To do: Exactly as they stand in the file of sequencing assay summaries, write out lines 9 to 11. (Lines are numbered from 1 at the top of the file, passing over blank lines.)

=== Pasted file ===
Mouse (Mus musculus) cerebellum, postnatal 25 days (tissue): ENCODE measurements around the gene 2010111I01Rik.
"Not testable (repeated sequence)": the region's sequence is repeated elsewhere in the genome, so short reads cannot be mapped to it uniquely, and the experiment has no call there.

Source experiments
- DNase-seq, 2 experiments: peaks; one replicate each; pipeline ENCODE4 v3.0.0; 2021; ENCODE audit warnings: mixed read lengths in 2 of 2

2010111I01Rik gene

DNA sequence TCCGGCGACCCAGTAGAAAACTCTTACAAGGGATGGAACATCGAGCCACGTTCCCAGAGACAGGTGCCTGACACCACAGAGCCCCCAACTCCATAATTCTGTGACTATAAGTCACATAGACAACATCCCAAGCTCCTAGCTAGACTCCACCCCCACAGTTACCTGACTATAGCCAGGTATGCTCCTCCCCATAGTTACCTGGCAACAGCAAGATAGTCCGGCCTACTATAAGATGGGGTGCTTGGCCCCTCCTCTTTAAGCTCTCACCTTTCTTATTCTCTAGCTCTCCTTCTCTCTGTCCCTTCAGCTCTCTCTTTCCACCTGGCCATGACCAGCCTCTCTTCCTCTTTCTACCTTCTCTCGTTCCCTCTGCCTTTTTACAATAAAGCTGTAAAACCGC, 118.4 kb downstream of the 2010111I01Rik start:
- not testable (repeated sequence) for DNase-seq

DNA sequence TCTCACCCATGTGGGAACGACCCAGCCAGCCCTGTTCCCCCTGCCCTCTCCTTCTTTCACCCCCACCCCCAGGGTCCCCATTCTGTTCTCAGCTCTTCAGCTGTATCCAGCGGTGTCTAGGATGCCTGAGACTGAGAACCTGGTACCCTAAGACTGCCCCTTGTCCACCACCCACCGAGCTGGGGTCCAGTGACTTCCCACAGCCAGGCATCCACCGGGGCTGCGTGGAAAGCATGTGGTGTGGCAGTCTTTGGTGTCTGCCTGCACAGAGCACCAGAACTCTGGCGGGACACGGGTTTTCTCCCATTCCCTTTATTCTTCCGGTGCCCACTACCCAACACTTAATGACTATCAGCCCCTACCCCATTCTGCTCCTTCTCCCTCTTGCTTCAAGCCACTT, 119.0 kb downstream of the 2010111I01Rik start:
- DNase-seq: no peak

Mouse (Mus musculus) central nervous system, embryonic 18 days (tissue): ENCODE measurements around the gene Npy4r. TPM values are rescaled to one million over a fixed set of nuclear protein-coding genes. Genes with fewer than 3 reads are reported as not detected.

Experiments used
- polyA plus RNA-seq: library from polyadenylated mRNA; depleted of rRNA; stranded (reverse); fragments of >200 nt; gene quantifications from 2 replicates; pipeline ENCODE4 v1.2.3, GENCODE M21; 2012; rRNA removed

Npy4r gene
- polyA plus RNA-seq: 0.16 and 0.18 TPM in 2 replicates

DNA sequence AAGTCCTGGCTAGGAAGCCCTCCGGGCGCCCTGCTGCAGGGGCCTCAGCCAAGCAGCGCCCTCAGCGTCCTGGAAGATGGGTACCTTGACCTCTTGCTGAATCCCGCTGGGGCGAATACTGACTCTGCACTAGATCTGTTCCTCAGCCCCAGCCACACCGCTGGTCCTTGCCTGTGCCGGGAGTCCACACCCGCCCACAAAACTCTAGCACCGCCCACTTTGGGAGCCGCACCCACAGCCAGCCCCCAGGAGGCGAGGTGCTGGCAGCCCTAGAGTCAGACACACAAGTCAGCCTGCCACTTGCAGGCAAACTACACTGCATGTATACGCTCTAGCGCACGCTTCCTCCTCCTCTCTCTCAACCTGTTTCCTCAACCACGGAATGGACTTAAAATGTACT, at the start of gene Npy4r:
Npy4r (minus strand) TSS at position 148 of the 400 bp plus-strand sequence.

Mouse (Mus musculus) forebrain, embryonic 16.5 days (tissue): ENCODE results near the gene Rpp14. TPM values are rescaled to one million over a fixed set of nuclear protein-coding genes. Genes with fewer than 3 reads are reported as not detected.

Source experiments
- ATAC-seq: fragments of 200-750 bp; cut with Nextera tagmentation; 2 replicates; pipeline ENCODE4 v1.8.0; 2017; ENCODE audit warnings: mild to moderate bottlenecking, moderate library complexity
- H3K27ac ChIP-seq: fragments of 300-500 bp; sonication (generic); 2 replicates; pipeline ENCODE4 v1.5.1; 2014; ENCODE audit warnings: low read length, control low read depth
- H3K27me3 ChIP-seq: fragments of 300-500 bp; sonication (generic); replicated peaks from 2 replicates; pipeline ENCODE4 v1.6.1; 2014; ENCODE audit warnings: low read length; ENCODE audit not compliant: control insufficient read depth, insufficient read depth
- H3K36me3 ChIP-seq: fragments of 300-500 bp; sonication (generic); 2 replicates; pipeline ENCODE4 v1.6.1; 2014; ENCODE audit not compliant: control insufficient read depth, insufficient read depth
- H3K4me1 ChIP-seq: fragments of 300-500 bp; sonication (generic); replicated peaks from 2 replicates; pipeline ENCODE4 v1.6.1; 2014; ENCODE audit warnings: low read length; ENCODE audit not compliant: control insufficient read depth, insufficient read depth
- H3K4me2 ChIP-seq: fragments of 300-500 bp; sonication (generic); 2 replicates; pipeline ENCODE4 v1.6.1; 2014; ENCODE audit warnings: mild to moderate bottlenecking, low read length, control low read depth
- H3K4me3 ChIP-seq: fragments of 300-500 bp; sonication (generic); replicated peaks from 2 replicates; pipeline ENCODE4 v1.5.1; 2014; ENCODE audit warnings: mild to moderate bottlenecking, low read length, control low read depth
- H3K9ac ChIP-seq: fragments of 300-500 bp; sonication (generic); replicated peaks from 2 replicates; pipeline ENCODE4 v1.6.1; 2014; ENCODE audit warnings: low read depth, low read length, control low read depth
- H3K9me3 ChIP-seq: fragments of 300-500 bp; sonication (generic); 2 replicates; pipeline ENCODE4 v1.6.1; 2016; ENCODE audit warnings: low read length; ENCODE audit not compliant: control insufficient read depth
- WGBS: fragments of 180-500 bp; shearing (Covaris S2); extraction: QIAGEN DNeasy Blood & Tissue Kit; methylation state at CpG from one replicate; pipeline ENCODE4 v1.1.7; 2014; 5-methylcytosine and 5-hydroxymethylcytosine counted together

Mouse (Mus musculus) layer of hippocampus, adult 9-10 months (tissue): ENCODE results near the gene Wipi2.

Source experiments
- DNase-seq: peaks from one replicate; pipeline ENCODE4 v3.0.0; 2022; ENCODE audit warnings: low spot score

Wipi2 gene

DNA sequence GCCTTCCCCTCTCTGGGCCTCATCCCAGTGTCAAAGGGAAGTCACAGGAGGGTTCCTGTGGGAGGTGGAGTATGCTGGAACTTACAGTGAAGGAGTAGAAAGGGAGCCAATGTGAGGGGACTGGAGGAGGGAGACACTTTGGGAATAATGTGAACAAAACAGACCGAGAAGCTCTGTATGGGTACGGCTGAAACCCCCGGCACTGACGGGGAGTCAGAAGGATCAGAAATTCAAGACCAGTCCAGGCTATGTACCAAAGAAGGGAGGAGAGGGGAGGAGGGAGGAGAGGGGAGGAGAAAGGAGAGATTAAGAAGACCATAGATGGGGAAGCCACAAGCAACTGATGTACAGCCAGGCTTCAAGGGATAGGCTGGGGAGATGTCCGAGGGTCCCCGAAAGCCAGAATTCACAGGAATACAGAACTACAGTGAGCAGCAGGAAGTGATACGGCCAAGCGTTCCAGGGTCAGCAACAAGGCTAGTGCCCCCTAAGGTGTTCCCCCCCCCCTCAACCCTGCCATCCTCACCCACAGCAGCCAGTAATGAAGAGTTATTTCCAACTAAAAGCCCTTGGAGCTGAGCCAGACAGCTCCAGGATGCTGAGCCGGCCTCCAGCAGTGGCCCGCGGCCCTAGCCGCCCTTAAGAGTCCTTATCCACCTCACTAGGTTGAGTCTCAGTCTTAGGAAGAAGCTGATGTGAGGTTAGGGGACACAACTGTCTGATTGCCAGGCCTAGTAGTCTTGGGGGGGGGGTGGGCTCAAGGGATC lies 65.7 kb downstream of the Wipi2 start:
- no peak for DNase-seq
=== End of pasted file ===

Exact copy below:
- DNase-seq: no peak

Mouse (Mus musculus) central nervous system, embryonic 18 days (tissue): ENCODE measurements around the gene Npy4r. TPM values are rescaled to one million over a fixed set of nuclear protein-coding genes. Genes with fewer than 3 reads are reported as not detected.

Experiments used